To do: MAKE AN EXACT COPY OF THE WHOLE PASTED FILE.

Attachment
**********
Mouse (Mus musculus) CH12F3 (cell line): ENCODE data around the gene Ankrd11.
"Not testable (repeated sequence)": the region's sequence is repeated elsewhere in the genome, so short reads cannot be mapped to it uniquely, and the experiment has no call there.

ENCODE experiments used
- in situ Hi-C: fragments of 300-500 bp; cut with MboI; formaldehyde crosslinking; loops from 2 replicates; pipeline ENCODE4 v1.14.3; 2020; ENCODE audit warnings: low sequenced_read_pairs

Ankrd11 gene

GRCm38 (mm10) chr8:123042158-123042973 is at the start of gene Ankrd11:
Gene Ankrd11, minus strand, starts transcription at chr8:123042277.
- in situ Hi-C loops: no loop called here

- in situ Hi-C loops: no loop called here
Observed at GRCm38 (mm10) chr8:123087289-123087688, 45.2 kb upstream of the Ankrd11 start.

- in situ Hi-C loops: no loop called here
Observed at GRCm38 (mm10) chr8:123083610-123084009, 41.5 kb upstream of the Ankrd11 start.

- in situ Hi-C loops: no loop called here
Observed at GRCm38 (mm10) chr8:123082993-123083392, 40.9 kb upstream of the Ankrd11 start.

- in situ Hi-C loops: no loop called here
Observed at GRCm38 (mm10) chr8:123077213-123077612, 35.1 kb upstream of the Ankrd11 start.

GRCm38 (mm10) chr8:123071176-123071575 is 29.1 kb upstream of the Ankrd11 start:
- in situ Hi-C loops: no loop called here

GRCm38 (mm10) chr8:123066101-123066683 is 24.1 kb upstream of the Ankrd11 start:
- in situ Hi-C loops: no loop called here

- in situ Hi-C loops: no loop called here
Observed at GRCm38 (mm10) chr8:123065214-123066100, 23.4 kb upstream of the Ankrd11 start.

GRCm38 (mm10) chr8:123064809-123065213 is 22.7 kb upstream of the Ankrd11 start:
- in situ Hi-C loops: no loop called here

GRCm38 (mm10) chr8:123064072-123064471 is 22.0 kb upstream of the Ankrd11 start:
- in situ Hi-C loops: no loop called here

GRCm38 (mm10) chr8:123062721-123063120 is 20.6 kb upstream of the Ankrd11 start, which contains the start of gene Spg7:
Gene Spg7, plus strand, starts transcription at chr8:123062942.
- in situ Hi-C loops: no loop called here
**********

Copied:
Mouse (Mus musculus) CH12F3 (cell line): ENCODE data around the gene Ankrd11.
"Not testable (repeated sequence)": the region's sequence is repeated elsewhere in the genome, so short reads cannot be mapped to it uniquely, and the experiment has no call there.

ENCODE experiments used
- in situ Hi-C: fragments of 300-500 bp; cut with MboI; formaldehyde crosslinking; loops from 2 replicates; pipeline ENCODE4 v1.14.3; 2020; ENCODE audit warnings: low sequenced_read_pairs

Ankrd11 gene

GRCm38 (mm10) chr8:123042158-123042973 is at the start of gene Ankrd11:
Gene Ankrd11, minus strand, starts transcription at chr8:123042277.
- in situ Hi-C loops: no loop called here

- in situ Hi-C loops: no loop called here
Observed at GRCm38 (mm10) chr8:123087289-123087688, 45.2 kb upstream of the Ankrd11 start.

- in situ Hi-C loops: no loop called here
Observed at GRCm38 (mm10) chr8:123083610-123084009, 41.5 kb upstream of the Ankrd11 start.

- in situ Hi-C loops: no loop called here
Observed at GRCm38 (mm10) chr8:123082993-123083392, 40.9 kb upstream of the Ankrd11 start.

- in situ Hi-C loops: no loop called here
Observed at GRCm38 (mm10) chr8:123077213-123077612, 35.1 kb upstream of the Ankrd11 start.

GRCm38 (mm10) chr8:123071176-123071575 is 29.1 kb upstream of the Ankrd11 start:
- in situ Hi-C loops: no loop called here

GRCm38 (mm10) chr8:123066101-123066683 is 24.1 kb upstream of the Ankrd11 start:
- in situ Hi-C loops: no loop called here

- in situ Hi-C loops: no loop called here
Observed at GRCm38 (mm10) chr8:123065214-123066100, 23.4 kb upstream of the Ankrd11 start.

GRCm38 (mm10) chr8:123064809-123065213 is 22.7 kb upstream of the Ankrd11 start:
- in situ Hi-C loops: no loop called here

GRCm38 (mm10) chr8:123064072-123064471 is 22.0 kb upstream of the Ankrd11 start:
- in situ Hi-C loops: no loop called here

GRCm38 (mm10) chr8:123062721-123063120 is 20.6 kb upstream of the Ankrd11 start, which contains the start of gene Spg7:
Gene Spg7, plus strand, starts transcription at chr8:123062942.
- in situ Hi-C loops: no loop called here